The Valentine’s Day issue of the Hellgate Lance student newspaper, in which one writer extoled the virtues of pornography and another urged classmates to experiment with bisexuality, has drawn the ire of parents and forced Principal Russ Lodge to apologize for its content.
In an essay titled “In Defense of Pornography,” one student wrote that watching pornography is largely a healthy form of sexual expression for men, women and teenagers. She also suggested that mildly violent pornography is mere innocuous “fantasy.”
The article also included addresses to free pornographic websites and told students how easy it is to bypass their age restrictions.
In another brief editorial, a female student urged those lonely and bored on Valentine’s Day to consider experimenting sexually with students of the same gender. Other stories shared students’ sexual fantasies and included graphic descriptions of sex acts.
The Lance is published under the direction of journalism adviser Jill Derryberry; she refused comment when contacted by the Missoulian on Friday. A half-dozen student journalists also declined comment or did not return phone calls from the Missoulian.
Following publication of the Feb. 14 newspaper, Hellgate High School principal Russ Lodge – who had been unaware of its content before it was printed – gathered up as many issues as he could that hadn’t been distributed.
“I sat down and really went through the paper and realized there were some truly offensive articles,” said Lodge, who has fielded and personally answered every phone call to the school. “It caught us off guard, really. I said to myself, ‘If there are any papers left we’re going to throw them away.’ ”
Many of the complaints went to the superintendent’s office.
One of the complainants was Rebekah Little, who attended an open luncheon hosted by Missoula County Public Schools Superintendent Alex Apostle. The oldest of Little’s three children is a freshman at Hellgate.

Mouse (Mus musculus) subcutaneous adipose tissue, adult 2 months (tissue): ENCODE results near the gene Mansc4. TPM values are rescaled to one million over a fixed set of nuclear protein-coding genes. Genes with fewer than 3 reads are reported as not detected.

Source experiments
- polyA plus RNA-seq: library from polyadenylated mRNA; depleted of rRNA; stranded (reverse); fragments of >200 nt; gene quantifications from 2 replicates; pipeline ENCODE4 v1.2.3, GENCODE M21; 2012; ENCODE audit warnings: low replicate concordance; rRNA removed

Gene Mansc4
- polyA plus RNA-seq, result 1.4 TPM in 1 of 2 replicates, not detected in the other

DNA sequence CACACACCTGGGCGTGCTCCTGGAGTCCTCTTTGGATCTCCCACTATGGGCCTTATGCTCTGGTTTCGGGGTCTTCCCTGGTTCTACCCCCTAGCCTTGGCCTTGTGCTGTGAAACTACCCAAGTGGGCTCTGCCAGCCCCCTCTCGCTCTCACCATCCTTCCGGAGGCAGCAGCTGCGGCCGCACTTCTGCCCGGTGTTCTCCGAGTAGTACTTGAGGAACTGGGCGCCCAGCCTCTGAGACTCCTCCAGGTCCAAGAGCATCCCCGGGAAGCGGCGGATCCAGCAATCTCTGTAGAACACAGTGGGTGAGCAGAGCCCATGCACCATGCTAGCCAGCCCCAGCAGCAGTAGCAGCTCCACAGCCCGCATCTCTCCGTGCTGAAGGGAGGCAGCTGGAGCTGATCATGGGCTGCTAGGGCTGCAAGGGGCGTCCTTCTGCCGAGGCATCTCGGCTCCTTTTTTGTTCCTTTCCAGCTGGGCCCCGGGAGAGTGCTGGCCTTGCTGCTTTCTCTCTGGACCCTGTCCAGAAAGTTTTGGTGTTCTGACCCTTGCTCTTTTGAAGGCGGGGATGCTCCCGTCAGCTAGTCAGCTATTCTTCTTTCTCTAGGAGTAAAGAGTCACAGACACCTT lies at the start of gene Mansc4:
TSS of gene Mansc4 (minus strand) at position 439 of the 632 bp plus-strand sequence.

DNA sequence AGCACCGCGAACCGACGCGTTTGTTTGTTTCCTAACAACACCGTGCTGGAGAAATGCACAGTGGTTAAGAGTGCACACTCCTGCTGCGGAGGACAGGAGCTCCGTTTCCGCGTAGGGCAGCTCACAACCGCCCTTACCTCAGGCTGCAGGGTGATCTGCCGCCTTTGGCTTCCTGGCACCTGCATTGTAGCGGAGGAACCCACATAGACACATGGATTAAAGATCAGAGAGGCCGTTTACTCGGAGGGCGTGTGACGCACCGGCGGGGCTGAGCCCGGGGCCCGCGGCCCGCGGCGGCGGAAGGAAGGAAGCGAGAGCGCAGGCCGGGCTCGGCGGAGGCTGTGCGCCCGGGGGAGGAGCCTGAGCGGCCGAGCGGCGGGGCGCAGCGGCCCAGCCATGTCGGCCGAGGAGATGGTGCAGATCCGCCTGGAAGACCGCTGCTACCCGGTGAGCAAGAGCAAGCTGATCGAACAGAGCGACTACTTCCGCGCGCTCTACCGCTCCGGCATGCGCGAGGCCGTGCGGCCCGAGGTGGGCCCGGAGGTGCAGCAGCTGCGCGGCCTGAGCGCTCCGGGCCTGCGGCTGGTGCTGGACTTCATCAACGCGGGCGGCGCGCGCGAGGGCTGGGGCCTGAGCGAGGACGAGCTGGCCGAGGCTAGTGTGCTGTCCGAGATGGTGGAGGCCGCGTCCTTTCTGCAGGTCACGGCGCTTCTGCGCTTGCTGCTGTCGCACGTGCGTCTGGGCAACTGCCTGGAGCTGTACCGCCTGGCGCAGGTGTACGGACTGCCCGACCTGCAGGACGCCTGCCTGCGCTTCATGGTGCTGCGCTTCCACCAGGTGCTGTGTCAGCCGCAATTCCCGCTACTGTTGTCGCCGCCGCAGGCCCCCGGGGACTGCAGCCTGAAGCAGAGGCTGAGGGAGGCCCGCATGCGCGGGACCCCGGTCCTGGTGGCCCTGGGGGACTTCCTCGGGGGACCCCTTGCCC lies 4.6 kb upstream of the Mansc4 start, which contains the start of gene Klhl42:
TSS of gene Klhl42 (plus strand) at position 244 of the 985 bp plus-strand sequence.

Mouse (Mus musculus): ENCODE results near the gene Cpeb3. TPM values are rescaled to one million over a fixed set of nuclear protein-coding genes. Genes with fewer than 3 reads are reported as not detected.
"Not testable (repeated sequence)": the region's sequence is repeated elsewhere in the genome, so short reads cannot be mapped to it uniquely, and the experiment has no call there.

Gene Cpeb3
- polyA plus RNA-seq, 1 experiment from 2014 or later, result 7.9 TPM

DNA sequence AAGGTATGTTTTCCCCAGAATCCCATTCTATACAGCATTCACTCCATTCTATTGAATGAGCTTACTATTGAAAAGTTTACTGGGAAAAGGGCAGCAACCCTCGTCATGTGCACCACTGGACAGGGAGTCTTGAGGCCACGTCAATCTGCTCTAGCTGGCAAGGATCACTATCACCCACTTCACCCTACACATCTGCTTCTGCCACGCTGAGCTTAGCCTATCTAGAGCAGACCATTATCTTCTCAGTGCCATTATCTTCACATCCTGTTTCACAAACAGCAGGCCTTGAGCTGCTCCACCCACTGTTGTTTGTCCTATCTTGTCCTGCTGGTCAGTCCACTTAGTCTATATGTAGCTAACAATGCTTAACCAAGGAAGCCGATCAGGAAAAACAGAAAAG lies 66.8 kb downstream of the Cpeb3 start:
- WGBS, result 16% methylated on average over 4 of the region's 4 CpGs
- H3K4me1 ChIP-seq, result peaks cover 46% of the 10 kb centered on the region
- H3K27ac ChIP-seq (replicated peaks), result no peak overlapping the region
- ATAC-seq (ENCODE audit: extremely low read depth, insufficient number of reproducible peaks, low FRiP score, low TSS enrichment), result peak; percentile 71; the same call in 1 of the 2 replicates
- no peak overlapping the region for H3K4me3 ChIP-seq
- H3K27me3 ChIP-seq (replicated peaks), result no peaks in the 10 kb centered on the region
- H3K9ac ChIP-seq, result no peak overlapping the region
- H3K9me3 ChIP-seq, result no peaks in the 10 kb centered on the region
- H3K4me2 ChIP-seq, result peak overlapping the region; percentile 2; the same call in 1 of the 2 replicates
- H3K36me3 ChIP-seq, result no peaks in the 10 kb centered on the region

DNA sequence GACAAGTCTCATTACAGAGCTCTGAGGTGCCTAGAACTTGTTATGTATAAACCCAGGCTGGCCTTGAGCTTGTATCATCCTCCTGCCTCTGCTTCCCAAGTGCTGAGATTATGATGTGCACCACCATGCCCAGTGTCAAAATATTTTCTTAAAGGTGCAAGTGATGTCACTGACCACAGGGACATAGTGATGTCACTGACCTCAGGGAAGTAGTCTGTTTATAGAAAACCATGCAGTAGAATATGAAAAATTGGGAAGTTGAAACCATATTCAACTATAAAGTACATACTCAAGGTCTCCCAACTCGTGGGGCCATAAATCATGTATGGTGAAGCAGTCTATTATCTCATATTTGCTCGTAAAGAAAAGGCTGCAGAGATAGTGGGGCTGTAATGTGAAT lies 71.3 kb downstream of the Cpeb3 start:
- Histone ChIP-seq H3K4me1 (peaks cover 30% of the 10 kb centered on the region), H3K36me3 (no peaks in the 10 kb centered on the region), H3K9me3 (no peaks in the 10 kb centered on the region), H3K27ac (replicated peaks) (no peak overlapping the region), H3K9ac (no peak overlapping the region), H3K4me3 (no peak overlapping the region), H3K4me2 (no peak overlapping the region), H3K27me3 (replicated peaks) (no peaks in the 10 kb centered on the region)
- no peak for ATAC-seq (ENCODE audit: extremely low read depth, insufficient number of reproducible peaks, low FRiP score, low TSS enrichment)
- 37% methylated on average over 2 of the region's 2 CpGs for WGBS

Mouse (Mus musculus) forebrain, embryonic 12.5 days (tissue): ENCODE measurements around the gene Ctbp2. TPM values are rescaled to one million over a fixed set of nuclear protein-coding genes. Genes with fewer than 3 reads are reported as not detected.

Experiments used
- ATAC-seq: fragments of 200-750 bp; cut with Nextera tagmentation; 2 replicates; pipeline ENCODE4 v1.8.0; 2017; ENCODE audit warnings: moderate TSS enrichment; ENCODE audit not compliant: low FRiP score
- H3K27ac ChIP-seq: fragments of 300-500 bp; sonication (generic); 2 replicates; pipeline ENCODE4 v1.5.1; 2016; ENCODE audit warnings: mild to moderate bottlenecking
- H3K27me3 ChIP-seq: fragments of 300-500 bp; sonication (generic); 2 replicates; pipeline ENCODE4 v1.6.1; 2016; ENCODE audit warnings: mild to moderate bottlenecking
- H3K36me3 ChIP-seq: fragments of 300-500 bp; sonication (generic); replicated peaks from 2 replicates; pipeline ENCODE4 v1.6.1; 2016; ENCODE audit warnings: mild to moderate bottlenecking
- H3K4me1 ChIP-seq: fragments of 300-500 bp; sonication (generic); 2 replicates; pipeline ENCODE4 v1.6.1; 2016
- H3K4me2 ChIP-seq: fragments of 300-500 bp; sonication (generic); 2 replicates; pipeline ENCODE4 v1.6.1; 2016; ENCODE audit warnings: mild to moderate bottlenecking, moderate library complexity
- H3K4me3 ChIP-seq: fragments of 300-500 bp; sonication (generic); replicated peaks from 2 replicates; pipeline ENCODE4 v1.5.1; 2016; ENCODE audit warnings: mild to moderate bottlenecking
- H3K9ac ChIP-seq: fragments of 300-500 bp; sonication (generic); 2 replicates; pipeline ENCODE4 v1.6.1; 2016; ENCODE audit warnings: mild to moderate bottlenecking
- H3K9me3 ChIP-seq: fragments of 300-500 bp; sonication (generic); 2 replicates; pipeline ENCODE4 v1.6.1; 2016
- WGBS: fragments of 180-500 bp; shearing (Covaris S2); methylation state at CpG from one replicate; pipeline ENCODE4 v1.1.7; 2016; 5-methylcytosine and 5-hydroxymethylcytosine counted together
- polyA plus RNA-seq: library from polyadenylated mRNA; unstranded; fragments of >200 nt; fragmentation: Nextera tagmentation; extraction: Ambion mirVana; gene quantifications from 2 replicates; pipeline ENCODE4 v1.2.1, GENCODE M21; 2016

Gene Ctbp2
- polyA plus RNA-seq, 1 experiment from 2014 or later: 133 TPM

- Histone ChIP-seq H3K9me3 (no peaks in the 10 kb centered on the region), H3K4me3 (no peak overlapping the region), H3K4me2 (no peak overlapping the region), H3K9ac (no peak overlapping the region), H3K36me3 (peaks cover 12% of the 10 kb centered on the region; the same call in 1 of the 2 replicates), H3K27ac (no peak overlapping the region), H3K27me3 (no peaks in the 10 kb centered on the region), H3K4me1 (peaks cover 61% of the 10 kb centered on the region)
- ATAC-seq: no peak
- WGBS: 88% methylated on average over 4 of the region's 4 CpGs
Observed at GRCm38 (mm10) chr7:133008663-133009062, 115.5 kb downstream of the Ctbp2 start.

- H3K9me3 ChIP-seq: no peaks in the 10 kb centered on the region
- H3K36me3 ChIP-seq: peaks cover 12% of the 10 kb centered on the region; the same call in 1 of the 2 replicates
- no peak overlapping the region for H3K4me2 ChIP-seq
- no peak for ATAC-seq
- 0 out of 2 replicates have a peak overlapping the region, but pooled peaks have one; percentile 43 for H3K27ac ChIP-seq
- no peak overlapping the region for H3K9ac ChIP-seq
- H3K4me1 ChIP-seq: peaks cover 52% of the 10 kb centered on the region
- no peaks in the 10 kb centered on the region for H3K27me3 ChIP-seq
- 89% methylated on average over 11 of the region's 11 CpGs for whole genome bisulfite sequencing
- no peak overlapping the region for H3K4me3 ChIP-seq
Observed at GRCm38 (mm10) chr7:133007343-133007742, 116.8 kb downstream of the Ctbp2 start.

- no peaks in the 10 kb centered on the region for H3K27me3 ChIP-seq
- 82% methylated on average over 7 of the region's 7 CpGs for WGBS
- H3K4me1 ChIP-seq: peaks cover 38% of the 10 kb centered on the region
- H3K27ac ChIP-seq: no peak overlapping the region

Little said she wasn’t so much offended by the content as the fact that the “pro-pornography” editorial cited no evidence for such a position.
“They can make statements, but I felt that there was no research, and no basis for the statements she made,” said Little. “There was inaccurate information, and it was definitely pro-pornography, painting a very positive reinforcement of pornographic interaction.”
Though the bisexuality editorial may have been tongue-in-cheek, Little doubts the educational appropriateness of publishing it.
“I have absolutely no problem with homosexuality or bisexuality as a person, but an invitation for trying bisexuality in a school paper was uncalled for and inappropriate,” she said. “It was morally invasive.”
Lodge agreed, saying the edition was completely skewed.
“That was one of the problems – that it had no balance to it,” he said. “And that’s a teachable moment for our students.”
But another parent of a Hellgate sophomore said she had little problem with the edition’s content and feared an overreaction by a “conservative group attacking” Derryberry and the journalism program.